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Stainfield Nunnery



Reference Name MLI54216

Name:
Stainfield Nunnery

Summary:
Site of Benedictine Nunnery

Location:
STAINFIELD, WEST LINDSEY, LINCOLNSHIRE

Description:
Earthwork site surviving in parkland and comprising a palimpsest of several periods, the main elements being:
1. Possibly a pre-monastic village lying in the valley bottom, whose site was later occupied by the monastery.
2. A monastic site, its remains comprising the precinct boundary and a fine set of fish ponds, tanks and associated buildings. The claustral buildings lie under the present farm buildings.
3. The medieval village remains on the hill top. Possibly the village was moved and laid out anew with the arrival of the monastery.
4. A post dissolution formal garden of the 17th century, presumably belonging to Tyrwhitt House, the 16th century building being on the site of the ecclesiastical buildings (see 53602).
5. A formal garden of about 1710, comprising a vista to the west and a walled garden to the east of the present truncated house (see 53602). {1}
The house of Benedictine nuns at Stainfield was founded in or before the reign of Henry II. It was suppressed in 1536 and the nuns transferred to Stixwould. {5}
The monument includes the remains of the Benedictine nunnery of Stainfield, founded in the mid 12th century and dissolved in 1536. All fences, road surfaces and standing walls and buildings are excluded from the scheduling, apart from the brick walls to the east of the hall surviving from the 17th and 18th century gardens, and the gate pier. The ground beneath the excluded features is, however, included in the scheduling. The deserted medieval village appears to have been excluded from the scheduling. For further detailed description see the revised scheduling document 22608. {10}
It is suggested that there is a relationship between Stainfield nunnery and a conjectured causeway, possibly dating as far back as the Bronze Age (54780). {13}
Archaeological monitoring and recording was undertaken during excavation for a kissing gate on land at Stainfield by Archaeological Project Services in March 2010 (54216a). A demolition deposit was revealed which was probably associated with the former priory buildings. Within this layer was late medieval brick, tile, stone quarried from Barnack and an oyster shell. {14}{15}

Sources:
01 Scheduling Record: HBMC. 1978. AM 7. SAM 330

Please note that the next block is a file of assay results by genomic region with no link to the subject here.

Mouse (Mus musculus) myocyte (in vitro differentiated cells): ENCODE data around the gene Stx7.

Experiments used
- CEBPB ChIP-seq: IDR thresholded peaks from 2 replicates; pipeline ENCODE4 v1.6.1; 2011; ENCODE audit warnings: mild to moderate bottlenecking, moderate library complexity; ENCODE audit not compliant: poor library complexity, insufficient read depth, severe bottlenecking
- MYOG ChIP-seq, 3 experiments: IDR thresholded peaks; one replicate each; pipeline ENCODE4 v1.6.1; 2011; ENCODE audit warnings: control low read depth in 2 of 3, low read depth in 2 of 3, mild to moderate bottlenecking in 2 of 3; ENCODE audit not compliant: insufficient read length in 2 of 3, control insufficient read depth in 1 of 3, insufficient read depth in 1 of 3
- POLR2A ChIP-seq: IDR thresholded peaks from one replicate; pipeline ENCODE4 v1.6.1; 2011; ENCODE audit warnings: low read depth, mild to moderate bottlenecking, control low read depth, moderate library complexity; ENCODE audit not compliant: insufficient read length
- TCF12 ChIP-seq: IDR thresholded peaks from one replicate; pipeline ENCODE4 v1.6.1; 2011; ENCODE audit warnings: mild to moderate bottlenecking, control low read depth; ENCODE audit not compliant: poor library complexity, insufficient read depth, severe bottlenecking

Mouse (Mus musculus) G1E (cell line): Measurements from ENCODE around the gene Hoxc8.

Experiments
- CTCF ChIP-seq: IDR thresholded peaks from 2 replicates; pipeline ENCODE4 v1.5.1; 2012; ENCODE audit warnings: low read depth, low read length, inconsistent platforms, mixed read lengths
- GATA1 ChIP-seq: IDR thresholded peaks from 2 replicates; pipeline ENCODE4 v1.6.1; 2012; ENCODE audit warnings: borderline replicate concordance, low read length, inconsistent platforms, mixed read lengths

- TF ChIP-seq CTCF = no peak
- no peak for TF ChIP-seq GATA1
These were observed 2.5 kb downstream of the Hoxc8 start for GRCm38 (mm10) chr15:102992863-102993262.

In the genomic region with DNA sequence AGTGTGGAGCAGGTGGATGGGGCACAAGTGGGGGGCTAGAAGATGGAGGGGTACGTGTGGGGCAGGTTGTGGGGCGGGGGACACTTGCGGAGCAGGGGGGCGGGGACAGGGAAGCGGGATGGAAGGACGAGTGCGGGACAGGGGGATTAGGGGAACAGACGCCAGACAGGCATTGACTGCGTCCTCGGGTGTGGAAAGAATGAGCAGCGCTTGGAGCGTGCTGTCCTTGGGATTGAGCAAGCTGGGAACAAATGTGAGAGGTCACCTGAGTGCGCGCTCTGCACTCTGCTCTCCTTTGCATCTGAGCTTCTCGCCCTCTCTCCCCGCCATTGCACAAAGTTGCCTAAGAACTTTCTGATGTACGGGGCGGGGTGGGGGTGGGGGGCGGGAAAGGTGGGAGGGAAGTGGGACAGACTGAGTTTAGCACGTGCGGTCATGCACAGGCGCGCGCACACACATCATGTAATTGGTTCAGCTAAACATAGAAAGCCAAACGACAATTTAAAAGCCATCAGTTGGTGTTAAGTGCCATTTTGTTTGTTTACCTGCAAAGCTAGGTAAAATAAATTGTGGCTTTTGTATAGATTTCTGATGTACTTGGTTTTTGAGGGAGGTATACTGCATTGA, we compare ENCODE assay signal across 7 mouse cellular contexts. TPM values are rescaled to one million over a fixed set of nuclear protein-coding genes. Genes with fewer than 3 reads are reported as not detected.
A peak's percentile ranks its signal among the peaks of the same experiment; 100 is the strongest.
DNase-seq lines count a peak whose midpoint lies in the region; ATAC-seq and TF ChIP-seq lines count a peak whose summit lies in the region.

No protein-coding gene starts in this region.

02 Index: OS CARD INDEX. STAINFIELD. TF 17 SW:1,1964, HARPER F R
03 Bibliographic Reference: KNOWLES, D. AND HADCOCK, R.N.. 1953. MEDIEVAL RELIGIOUS HOUSES IN ENGLAND AND WALES. P219
04 Bibliographic Reference: Nikolaus Pevsner and John Harris, with Nicholas Antram. 1989. Buildings of England: Lincolnshire (Second Edition). P683
05 Bibliographic Reference: Everson, P.L., Taylor, C.C. and Dunn, C.J.. 1991. Change and Continuity: Rural Settlement in North-West Lincolnshire. pp175-177;Fig24,124,125
06 Index: SMR FILE. STAINFIELD. TF 17 SW:D,1977, TMA
07 Index: SMR FILE. STAINFIELD. TF 17 SW:I -
08 Aerial Photograph: Paul Everson. 1975-90. RCHM. 2947/36,1980,
09 Aerial Photograph: Paul Everson. 1975-90. RCHM. 2952/27,1980,
10 Scheduling Record: ENGLISH HERITAGE. 1996. REVISED SCHEDULING DOCUMENT 22608. MPP 23
11 Map: Royal Commission on the Historical Monuments of England. 1992-1996. National Mapping Programme. LINCOLNSHIRE. TF1173:LI.14.1-12,1994,
12 Aerial Photograph: 1945-84. CAMBRIDGE UNIVERSITY COLLECTION. AHD42, 44; CFJ22, 24
13 Article in Monograph: Paul Everson and David Stocker. 2003. ‘The straight and narrow way: fenland causeways and the conversion of the landscape in the Witham valley, Lincolnshire’, in The Cross Goes North, Processes of Conversion in Northern Europe, AD300-1300, edited by Martin Carver. pp.271-88
14 Report: Archaeological Project Services. 2010. Archaeological watching brief on land at Stainfield. STNG10
15 Archive: Archaeological Project Services. 2010. Archaeological watching brief on land at Stainfield. LCNCC; 2010.21

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Last updated: 04-December-2018 13:39:56

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